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Article: Markedly increased urinary preprohaptoglobin and haptoglobin in passive heymann nephritis: A differential proteomics approach

TitleMarkedly increased urinary preprohaptoglobin and haptoglobin in passive heymann nephritis: A differential proteomics approach
Authors
Keywords2D-DIGE
Glomeruli
Haptoglobin
Membranous nephropathy
Passive Heymann nephritis
Preprohaptoglobin
Proteomics
Urine
Issue Date2007
PublisherAmerican Chemical Society. The Journal's web site is located at http://pubs.acs.org/journals/jprobs
Citation
Journal Of Proteome Research, 2007, v. 6 n. 8, p. 3313-3320 How to Cite?
AbstractMembranous nephropathy (MN), a common cause of idiopathic nephrotic syndrome in adults, remains a potentially devastating problem worldwide. At present, there is no reliable noninvasive method for predicting and/or monitoring this glomerular disease, and its pathophysiology remains poorly understood. In the present study, the urinary proteome profile of rats after 10 days of an induction of passive Heymann nephritis (PHN), which resembles human MN, was compared to that of the baseline (control) urine prior to the induction of PHN by anti-Fx1 A injection. Each pool of PHN and control urine samples (n = 10 each) was labeled with different fluorescent dyes (Cy3 or Cy5), and equal amounts of the labeled proteins of both pools were resolved in the same 2D gel, together with an internal standard labeled with Cy2. Two-dimensional difference gel electrophoresis revealed a number of protein spots whose expression levels were altered during PHN. Eighteen protein spots with > 1.5-fold changes and p < 0.05 were selected for subsequent identification by matrix-assisted laser desorption/ionization time-of-flight mass spectrometry. They were successfully identified as serum albumin precursor, α-1-antitrypsin, preprohaptoglobin, liver-regeneration-related protein, and transthyretin (which increased during PHN) and E-cadherin, MPP7, tropomyosin β, kallikrein, and α-2u globulin (which decreased in the PHN urine). Among these proteins, the increase in urinary preprohaptoglobin has particularly drawn our attention because of its byproduct, haptoglobin (Hp), which is involved in the protection of tissue damage from hemoglobin-induced oxidative stress. Western blotting and enzyme-linked immunosorbent assay clearly showed a markedly increased level of Hp in the urine, but not in the serum, of the PHN animals. Our findings may lead to a significant advance in the attempt to define a new therapeutic target and/or novel biomarker for human MN. © 2007 American Chemical Society.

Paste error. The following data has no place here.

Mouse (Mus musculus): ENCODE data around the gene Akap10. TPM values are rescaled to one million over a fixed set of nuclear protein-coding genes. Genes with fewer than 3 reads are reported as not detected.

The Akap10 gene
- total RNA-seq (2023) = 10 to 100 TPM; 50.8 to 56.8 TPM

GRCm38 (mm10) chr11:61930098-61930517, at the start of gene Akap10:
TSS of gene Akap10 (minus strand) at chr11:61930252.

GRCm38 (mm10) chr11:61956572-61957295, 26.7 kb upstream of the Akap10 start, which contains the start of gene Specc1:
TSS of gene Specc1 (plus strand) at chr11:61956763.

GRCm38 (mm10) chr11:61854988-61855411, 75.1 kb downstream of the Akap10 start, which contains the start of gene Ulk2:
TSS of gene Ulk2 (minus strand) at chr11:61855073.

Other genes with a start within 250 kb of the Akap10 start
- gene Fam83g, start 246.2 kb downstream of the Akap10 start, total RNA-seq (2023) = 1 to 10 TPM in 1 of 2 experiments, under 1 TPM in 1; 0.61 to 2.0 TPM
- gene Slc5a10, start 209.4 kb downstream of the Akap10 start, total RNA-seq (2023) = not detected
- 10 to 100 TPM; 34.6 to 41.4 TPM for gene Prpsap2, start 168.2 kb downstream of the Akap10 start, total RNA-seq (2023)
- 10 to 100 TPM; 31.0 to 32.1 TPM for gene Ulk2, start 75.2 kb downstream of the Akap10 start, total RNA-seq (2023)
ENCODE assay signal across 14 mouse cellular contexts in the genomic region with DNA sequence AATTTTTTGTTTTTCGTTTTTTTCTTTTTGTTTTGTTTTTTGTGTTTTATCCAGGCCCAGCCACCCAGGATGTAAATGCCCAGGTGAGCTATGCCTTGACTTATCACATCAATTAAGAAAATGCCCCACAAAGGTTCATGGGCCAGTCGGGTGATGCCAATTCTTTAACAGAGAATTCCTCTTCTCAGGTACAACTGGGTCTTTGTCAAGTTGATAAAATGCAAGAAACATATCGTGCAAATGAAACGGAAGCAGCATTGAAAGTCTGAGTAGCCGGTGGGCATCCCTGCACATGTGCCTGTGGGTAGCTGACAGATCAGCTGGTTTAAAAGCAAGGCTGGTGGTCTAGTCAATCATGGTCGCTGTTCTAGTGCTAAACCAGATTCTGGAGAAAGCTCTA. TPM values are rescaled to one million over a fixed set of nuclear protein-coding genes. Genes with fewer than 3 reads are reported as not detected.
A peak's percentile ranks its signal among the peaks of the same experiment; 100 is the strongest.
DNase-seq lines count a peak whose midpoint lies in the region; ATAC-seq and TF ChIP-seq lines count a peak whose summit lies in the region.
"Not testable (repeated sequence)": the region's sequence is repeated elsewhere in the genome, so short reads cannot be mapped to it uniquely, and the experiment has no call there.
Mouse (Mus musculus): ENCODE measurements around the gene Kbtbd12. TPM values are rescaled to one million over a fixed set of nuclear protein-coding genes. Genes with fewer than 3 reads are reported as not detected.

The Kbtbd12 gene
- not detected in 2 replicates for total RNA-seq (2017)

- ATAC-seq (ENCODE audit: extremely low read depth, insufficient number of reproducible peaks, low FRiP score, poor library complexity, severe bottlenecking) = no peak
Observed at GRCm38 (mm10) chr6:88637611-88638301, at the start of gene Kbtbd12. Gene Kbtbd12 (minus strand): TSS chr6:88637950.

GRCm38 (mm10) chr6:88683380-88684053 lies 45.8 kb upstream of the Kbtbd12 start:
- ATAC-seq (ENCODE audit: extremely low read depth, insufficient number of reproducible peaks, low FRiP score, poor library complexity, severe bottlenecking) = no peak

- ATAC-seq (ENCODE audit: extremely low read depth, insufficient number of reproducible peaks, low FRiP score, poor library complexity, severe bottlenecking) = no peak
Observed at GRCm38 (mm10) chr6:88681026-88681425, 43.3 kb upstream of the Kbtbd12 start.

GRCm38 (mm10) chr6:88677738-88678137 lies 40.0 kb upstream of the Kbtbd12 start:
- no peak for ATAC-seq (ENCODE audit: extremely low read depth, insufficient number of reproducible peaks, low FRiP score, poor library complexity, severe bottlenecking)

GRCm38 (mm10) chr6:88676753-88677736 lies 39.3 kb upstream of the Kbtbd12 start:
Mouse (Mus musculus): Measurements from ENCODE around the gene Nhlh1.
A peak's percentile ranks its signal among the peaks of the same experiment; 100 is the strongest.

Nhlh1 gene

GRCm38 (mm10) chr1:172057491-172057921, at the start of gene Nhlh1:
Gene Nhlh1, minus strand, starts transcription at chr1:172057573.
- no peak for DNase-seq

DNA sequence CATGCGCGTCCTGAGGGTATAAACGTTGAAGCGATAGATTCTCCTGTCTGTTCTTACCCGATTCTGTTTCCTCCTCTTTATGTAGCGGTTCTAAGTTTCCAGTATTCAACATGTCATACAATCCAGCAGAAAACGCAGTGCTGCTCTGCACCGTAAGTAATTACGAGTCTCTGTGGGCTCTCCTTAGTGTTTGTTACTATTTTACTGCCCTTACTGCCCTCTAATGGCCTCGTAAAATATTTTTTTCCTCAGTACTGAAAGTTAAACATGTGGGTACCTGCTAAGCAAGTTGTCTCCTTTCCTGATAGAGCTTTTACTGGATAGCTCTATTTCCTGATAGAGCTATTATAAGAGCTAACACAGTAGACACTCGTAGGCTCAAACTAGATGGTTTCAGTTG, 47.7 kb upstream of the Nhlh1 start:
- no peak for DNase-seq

Persistent Identifierhttp://hdl.handle.net/10722/84807
ISSN
2015 Impact Factor: 4.173
2015 SCImago Journal Rankings: 1.962
ISI Accession Number ID
References

 

DC FieldValueLanguage
dc.contributor.authorNgai, HHYen_HK
dc.contributor.authorSit, WHen_HK
dc.contributor.authorJiang, PPen_HK
dc.contributor.authorThongboonkerd, Ven_HK
dc.contributor.authorWan, JMFen_HK
dc.date.accessioned2010-09-06T08:57:20Z-
dc.date.available2010-09-06T08:57:20Z-
dc.date.issued2007en_HK
dc.identifier.citationJournal Of Proteome Research, 2007, v. 6 n. 8, p. 3313-3320en_HK
dc.identifier.issn1535-3893en_HK
dc.identifier.urihttp://hdl.handle.net/10722/84807-